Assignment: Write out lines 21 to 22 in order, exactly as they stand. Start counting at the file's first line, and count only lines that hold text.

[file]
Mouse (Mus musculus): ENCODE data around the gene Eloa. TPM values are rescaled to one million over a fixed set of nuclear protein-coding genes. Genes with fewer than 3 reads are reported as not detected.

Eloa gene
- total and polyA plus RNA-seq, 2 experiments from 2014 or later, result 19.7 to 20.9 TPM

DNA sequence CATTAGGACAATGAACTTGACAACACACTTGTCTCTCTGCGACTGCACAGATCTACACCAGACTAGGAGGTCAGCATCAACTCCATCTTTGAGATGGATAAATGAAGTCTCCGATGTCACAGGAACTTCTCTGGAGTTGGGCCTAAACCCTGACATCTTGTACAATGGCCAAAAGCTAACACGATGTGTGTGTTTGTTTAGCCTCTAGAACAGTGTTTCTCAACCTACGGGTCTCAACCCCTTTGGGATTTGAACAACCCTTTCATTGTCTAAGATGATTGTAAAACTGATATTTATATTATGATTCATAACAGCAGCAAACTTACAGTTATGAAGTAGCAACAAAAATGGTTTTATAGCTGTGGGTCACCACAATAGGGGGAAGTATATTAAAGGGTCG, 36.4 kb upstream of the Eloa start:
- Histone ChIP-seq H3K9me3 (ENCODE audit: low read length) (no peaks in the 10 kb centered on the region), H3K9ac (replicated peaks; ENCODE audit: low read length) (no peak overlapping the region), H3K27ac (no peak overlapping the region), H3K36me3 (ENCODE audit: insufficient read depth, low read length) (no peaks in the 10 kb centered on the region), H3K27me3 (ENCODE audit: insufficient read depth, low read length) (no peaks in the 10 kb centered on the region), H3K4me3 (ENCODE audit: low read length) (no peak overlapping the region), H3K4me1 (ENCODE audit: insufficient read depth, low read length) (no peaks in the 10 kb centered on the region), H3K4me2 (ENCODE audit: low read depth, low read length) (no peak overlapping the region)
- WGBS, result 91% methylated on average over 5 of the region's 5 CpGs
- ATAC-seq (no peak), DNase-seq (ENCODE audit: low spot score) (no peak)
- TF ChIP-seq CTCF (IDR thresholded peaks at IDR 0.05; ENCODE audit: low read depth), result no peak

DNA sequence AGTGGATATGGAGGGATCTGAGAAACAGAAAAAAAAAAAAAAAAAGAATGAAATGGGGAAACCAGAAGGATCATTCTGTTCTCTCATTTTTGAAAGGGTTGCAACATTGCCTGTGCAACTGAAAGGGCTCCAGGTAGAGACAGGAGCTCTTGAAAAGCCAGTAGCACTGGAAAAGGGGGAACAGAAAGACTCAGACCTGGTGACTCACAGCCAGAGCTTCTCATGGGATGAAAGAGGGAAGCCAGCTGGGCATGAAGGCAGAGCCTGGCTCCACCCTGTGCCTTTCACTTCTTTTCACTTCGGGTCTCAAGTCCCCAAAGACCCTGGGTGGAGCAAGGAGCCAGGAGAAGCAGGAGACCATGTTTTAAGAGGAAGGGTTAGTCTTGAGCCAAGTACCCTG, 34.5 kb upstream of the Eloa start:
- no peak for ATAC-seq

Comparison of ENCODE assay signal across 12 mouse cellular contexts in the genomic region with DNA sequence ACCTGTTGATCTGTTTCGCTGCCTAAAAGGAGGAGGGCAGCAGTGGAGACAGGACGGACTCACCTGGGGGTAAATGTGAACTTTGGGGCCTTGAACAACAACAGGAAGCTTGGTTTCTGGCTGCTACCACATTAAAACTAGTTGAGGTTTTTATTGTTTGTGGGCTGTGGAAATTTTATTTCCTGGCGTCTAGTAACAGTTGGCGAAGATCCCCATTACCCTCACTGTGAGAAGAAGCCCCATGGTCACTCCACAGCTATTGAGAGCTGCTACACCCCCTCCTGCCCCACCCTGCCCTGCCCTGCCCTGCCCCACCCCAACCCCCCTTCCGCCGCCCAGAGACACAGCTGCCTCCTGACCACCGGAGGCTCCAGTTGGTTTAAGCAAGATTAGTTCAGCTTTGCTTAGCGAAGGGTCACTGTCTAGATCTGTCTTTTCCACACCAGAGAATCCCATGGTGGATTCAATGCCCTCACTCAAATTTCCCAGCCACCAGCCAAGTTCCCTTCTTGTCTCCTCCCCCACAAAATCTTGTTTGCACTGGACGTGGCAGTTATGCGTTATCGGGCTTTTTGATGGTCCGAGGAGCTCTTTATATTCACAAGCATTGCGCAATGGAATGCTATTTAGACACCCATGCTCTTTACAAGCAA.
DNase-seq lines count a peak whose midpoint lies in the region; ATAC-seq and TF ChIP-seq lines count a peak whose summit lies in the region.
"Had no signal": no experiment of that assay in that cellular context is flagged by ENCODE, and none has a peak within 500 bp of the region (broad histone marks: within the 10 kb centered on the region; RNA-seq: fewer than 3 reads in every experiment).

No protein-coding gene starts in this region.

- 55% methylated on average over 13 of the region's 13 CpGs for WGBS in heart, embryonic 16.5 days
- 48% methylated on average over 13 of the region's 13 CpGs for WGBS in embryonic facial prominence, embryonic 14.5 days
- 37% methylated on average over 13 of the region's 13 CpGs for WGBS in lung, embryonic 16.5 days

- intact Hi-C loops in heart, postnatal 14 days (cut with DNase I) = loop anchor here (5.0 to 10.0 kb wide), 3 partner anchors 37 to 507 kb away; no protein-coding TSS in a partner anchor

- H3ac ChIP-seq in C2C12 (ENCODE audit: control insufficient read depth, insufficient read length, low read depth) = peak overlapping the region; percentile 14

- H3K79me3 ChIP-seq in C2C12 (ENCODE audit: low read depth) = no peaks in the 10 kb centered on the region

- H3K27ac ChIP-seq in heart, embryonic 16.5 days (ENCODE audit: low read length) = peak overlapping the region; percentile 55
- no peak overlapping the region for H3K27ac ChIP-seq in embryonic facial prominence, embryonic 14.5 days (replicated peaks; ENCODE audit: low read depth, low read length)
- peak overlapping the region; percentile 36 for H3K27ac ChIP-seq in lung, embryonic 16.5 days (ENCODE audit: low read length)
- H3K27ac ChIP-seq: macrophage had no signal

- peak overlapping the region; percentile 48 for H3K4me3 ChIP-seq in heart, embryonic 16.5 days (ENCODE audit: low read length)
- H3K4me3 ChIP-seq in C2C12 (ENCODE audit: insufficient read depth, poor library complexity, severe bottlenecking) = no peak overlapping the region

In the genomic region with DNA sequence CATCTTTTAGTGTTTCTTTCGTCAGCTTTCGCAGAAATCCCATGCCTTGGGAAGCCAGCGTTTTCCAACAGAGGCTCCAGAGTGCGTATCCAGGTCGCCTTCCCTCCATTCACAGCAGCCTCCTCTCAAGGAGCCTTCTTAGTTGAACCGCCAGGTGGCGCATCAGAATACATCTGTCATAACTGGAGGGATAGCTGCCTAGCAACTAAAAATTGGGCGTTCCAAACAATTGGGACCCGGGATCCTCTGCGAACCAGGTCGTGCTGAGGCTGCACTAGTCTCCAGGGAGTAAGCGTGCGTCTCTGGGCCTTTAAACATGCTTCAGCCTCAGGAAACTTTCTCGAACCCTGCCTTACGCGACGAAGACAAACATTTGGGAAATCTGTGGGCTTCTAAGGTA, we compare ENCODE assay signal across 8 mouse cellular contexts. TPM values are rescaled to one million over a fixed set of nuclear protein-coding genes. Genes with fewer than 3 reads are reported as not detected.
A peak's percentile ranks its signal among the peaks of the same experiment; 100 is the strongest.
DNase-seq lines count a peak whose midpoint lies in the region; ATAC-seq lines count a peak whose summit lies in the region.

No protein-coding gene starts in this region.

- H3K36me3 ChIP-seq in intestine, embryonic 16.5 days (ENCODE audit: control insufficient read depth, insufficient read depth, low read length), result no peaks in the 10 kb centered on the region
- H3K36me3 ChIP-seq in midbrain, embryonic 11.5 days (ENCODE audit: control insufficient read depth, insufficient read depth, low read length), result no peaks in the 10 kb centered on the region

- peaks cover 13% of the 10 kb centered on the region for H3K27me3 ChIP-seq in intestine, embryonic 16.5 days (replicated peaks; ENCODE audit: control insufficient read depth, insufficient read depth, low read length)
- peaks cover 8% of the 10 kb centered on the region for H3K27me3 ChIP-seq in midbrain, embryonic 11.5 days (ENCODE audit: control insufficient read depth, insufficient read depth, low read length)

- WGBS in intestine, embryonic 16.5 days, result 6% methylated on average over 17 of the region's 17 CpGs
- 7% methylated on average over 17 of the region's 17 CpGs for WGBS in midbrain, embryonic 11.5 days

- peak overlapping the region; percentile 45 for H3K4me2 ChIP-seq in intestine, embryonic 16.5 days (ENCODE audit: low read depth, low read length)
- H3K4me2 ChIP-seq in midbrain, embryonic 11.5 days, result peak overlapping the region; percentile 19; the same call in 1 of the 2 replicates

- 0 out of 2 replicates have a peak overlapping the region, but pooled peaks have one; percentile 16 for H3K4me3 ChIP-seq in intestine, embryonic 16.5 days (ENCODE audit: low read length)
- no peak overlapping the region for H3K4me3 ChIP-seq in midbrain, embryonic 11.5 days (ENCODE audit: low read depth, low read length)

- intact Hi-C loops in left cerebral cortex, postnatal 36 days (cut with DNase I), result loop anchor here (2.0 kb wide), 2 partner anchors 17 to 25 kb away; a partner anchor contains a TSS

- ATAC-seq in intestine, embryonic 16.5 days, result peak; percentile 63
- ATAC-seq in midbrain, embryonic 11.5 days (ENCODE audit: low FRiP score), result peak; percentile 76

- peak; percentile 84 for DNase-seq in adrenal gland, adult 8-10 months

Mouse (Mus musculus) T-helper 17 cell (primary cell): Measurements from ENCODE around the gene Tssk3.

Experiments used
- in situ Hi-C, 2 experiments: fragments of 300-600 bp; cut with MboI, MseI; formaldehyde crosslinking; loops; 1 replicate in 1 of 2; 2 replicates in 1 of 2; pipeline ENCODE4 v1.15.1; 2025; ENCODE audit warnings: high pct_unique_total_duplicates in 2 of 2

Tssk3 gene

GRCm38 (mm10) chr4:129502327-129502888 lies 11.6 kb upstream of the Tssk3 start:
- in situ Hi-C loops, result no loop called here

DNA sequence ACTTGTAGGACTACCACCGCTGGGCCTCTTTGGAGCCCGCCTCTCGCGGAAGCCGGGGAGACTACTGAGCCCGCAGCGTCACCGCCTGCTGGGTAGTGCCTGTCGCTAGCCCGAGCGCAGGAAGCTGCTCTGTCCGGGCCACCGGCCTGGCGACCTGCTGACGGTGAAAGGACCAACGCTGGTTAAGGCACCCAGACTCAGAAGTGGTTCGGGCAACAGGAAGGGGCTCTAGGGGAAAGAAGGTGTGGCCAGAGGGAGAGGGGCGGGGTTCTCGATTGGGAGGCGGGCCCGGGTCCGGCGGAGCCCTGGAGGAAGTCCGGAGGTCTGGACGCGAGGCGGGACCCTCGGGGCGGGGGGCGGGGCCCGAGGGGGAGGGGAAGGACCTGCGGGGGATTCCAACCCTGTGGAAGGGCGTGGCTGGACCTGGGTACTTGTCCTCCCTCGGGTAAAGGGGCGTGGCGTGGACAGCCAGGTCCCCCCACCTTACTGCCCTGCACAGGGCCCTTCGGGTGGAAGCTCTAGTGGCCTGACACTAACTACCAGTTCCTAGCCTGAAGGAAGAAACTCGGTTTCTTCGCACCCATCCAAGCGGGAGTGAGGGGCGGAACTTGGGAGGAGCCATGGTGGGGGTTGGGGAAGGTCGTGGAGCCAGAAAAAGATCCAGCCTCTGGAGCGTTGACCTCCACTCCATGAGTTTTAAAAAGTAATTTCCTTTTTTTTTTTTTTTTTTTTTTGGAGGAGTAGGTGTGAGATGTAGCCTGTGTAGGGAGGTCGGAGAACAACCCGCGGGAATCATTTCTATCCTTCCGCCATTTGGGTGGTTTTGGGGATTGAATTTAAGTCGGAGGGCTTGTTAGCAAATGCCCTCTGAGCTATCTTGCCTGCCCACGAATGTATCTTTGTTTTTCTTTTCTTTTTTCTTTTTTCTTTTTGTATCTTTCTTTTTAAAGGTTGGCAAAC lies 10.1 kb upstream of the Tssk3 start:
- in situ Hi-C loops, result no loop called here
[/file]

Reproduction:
- H3K27ac ChIP-seq in heart, embryonic 16.5 days (ENCODE audit: low read length) = peak overlapping the region; percentile 55
- no peak overlapping the region for H3K27ac ChIP-seq in embryonic facial prominence, embryonic 14.5 days (replicated peaks; ENCODE audit: low read depth, low read length)